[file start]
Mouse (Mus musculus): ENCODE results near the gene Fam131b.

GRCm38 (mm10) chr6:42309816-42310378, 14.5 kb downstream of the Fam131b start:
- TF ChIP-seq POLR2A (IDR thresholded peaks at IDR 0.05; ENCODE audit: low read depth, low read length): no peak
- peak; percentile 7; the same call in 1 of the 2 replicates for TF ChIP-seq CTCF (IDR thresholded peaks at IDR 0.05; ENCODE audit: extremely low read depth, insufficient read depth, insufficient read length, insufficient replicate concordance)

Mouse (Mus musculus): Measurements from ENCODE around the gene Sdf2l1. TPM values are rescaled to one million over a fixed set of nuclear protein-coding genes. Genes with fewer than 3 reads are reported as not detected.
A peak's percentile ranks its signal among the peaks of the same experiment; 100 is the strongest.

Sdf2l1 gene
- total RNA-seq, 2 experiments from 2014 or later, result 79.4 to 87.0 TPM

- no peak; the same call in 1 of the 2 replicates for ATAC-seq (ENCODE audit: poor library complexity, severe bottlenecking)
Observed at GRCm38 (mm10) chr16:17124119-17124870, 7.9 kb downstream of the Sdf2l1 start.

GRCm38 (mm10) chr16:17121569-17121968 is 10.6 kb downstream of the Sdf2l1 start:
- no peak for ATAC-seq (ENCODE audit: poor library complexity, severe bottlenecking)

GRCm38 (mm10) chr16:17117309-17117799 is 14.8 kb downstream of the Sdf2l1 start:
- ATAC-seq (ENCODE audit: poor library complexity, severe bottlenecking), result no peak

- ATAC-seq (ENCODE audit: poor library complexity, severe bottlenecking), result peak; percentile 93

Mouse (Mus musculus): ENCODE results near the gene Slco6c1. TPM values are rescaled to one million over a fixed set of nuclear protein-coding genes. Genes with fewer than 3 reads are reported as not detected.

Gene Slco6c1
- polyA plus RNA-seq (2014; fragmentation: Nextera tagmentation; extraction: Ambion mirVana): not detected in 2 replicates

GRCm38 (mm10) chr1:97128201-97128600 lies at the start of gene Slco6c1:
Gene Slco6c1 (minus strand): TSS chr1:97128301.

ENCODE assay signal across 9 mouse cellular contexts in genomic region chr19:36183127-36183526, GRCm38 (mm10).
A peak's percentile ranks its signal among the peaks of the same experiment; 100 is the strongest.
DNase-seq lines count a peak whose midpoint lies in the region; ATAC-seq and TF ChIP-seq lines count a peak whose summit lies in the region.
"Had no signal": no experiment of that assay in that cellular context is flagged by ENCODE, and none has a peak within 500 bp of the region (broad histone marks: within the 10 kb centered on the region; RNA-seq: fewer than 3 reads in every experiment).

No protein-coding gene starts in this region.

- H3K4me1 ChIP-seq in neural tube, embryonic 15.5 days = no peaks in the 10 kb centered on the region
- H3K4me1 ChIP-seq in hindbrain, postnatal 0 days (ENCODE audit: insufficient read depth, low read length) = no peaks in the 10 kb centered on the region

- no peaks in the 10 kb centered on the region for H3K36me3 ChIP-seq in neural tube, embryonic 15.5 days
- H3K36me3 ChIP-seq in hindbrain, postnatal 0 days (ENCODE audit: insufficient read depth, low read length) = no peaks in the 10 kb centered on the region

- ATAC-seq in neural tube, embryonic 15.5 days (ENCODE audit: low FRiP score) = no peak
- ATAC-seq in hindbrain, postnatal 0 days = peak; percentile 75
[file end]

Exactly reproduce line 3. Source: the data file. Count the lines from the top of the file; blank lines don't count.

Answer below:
- TF ChIP-seq POLR2A (IDR thresholded peaks at IDR 0.05; ENCODE audit: low read depth, low read length): no peak